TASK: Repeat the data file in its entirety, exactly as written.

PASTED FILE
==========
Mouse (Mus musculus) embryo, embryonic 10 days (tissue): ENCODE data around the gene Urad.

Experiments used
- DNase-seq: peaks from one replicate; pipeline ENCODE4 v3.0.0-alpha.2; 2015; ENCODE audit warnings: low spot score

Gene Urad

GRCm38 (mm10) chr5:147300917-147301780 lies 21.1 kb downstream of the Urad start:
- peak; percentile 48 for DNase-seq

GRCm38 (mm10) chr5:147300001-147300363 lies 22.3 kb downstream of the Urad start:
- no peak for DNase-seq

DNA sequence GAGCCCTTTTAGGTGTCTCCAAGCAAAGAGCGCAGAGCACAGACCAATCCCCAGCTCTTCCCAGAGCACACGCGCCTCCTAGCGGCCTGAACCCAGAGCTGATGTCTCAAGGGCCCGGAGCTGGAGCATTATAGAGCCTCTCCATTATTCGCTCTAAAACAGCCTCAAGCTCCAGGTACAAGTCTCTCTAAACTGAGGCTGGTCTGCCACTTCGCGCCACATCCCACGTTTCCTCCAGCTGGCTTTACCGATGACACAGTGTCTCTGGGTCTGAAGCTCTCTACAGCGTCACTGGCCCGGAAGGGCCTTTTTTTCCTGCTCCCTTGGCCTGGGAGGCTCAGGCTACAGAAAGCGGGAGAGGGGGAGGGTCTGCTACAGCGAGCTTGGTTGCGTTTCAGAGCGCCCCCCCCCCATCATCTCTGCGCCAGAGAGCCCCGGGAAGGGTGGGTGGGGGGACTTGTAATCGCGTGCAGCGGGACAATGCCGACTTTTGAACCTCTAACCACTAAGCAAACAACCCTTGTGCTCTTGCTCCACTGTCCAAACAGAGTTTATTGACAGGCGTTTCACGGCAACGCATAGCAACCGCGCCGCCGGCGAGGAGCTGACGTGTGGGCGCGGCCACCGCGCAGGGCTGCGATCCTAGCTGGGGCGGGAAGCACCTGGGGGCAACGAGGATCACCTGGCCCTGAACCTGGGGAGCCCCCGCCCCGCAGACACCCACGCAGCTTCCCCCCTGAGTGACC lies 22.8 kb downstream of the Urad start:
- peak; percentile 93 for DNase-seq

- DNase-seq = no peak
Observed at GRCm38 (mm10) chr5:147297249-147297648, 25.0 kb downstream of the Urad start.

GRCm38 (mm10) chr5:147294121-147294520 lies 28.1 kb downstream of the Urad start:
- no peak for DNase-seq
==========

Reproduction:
Mouse (Mus musculus) embryo, embryonic 10 days (tissue): ENCODE data around the gene Urad.

Experiments used
- DNase-seq: peaks from one replicate; pipeline ENCODE4 v3.0.0-alpha.2; 2015; ENCODE audit warnings: low spot score

Gene Urad

GRCm38 (mm10) chr5:147300917-147301780 lies 21.1 kb downstream of the Urad start:
- peak; percentile 48 for DNase-seq

GRCm38 (mm10) chr5:147300001-147300363 lies 22.3 kb downstream of the Urad start:
- no peak for DNase-seq

DNA sequence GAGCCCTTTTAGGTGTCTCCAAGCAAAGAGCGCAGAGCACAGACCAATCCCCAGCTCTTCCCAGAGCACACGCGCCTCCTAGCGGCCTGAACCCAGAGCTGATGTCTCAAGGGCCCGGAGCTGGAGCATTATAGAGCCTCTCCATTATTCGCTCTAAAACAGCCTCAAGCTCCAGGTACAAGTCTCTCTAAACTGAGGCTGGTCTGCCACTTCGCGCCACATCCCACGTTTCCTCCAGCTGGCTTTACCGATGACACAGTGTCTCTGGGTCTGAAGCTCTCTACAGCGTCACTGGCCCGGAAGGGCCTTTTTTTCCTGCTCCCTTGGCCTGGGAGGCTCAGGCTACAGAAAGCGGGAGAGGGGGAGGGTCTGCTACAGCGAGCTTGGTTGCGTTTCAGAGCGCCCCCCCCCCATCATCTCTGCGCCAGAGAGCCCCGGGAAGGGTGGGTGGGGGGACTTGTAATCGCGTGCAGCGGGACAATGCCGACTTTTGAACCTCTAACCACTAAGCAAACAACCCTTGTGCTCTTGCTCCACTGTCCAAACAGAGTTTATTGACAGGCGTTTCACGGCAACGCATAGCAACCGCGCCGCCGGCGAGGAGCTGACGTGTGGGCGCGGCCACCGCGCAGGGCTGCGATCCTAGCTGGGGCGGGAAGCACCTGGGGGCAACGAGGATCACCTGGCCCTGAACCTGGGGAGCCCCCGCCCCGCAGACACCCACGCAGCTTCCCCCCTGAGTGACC lies 22.8 kb downstream of the Urad start:
- peak; percentile 93 for DNase-seq

- DNase-seq = no peak
Observed at GRCm38 (mm10) chr5:147297249-147297648, 25.0 kb downstream of the Urad start.

GRCm38 (mm10) chr5:147294121-147294520 lies 28.1 kb downstream of the Urad start:
- no peak for DNase-seq